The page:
Catchment News

What fly is that?

This is a question that has puzzled anglers from all around the world and one that ensures the constant pitting of wits between nature and those who fly fish. The ability to identify which flies are attracting trout and the ability to then recreate them can allow the angler to win that very battle of wits between man and nature, even if it is just once in a while.

Martin and Willie examining a kick sample

Martin and Willie examining a kick sample

Two such anglers are Martin Ryan and Willie Bryan, both are members of ‘Clonmel and District Salmon and Trout Anglers Association’ and ‘Cashel, Golden, Tipperary Anglers Association’. Between them they have over ninety years’ experience fishing the rivers streams and lakes of Waterford, Tipperary and the great lakes of the west of Ireland. They have gained a vast knowledge of river flies through years of experience and from numerous angling publications, books and magazines.

While many trout anglers are capable of identifying some of the insects which live in the rivers and stream in which they fish, most do so from a historic or anecdotal basis rather than from a scientific one. As fly-tiers, anglers often design flies and imitate natural patterns to represent certain flies, sometimes without knowing whether these flies are even present in our rivers, streams or lakes. Selecting a fly based on the knowledge that the very species is living in our waters makes for more precise preparation and this can give the angler a sporting advantage.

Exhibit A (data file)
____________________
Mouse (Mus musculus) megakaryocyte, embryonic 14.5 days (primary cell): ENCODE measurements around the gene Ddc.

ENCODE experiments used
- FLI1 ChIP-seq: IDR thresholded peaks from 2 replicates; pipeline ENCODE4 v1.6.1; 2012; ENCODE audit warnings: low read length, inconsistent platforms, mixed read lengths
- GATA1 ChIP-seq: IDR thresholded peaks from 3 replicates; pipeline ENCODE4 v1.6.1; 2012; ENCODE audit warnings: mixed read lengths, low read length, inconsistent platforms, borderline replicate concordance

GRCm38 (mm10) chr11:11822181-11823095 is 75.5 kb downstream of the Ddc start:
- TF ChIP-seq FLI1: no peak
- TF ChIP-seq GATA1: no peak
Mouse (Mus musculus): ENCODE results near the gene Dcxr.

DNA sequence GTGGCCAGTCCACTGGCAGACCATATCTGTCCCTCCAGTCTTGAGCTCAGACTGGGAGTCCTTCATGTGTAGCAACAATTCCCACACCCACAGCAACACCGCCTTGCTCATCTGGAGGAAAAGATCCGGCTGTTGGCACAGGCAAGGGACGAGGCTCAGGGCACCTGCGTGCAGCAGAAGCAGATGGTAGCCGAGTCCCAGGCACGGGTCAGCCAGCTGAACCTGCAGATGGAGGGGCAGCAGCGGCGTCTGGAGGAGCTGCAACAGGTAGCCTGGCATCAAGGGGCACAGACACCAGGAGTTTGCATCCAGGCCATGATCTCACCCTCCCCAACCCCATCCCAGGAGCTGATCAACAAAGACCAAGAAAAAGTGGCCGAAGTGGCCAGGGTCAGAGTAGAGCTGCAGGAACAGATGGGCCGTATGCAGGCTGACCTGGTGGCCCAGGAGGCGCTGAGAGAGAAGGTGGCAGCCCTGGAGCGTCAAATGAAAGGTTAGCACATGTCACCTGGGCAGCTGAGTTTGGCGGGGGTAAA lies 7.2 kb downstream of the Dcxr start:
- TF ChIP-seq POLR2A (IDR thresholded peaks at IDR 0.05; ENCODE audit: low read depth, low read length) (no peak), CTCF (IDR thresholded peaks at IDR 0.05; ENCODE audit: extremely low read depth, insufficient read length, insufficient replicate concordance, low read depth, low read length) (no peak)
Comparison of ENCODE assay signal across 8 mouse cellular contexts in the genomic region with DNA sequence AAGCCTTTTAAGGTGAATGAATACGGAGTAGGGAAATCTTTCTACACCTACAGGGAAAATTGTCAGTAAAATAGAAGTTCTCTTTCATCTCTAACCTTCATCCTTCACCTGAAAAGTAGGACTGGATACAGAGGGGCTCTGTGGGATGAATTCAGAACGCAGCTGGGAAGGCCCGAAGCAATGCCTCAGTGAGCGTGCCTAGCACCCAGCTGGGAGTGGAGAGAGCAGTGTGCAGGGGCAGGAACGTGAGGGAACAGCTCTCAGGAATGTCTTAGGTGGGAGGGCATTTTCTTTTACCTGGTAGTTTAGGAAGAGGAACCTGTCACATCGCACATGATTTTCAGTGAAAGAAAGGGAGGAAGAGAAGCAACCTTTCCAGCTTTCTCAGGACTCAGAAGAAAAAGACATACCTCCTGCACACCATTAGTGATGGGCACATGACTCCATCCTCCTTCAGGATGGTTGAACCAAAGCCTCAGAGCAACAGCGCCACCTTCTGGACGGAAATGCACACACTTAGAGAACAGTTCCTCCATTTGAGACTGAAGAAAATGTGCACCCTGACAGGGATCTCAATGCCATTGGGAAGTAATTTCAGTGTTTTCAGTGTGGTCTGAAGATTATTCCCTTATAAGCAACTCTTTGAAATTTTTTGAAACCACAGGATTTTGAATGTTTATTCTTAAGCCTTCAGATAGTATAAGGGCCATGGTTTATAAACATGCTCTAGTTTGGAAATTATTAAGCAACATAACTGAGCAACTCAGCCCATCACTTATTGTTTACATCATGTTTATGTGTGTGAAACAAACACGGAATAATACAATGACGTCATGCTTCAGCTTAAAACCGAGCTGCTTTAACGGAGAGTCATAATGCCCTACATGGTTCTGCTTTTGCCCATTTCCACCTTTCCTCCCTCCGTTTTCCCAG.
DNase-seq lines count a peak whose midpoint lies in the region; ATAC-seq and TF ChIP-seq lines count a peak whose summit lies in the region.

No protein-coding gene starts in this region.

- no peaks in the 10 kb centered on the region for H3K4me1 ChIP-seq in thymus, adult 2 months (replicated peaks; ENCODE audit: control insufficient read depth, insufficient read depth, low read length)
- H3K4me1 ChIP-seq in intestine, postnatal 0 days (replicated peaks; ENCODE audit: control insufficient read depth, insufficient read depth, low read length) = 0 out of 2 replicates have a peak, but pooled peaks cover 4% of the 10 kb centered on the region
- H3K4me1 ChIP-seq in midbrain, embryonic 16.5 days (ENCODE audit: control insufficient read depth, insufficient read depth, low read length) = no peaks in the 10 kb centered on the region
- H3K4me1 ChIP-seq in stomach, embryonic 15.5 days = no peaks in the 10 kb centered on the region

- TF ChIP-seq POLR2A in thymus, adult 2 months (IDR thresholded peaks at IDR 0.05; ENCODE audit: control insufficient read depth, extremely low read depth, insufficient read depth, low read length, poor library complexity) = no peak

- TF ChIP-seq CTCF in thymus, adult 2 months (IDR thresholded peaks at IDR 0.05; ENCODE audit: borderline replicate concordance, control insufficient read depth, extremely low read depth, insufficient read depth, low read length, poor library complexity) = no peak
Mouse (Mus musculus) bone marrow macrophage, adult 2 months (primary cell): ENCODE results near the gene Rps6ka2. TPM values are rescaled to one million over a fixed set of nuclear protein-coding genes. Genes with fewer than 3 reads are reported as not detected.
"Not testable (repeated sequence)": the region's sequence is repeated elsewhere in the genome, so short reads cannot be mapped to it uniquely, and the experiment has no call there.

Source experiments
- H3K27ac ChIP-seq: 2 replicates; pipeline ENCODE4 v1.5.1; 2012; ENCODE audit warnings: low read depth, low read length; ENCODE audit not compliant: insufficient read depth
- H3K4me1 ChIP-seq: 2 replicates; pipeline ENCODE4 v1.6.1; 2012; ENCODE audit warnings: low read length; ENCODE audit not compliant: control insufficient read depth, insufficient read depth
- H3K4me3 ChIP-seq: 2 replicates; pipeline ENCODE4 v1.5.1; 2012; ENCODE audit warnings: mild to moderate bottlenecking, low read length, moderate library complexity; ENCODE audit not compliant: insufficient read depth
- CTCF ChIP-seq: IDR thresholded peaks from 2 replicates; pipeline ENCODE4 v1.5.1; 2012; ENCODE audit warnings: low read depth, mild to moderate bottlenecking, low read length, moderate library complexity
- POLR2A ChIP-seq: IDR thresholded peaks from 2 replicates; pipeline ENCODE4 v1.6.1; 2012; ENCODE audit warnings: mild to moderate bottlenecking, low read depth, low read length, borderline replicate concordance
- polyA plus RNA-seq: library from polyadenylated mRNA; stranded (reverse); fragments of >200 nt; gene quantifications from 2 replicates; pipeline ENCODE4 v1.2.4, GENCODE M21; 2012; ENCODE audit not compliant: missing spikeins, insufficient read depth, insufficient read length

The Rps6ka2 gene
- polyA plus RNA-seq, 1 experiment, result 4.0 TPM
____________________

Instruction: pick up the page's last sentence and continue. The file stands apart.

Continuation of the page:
But these tiny insects are more than just the subject of fly fishing folklore, they are a vital link in the chain of life within our freshwater ecosystems. Furthermore, the range and abundance of flies present are clear indicators of the health of any river, stream or lake.

Over the years Martin and Willie developed a keen interest in the identification of river flies and together decided to take this interest a step further by undertaking a study of water habitats in Waterford City and County and to record the range and numbers of flies they found. They called this project ‘The Waterford Ephemeroptera (Mayfly) and Plecoptera (Stonefly) Recording Scheme’ or WEPRS and it ran from January to September 2010. The scheme received the support of the National Biodiversity Data Centre in Waterford; Mary Kelly-Quinn of UCD; and Craig Macadam of the British Ephemeroptera Recording Scheme. Funding was secured from the Heritage Council through Bernadette Guest, Heritage Officer, Waterford City and County Council, and this covered the cost of sampling equipment and travel expenses.

  • Total number of sites visited during the survey = 82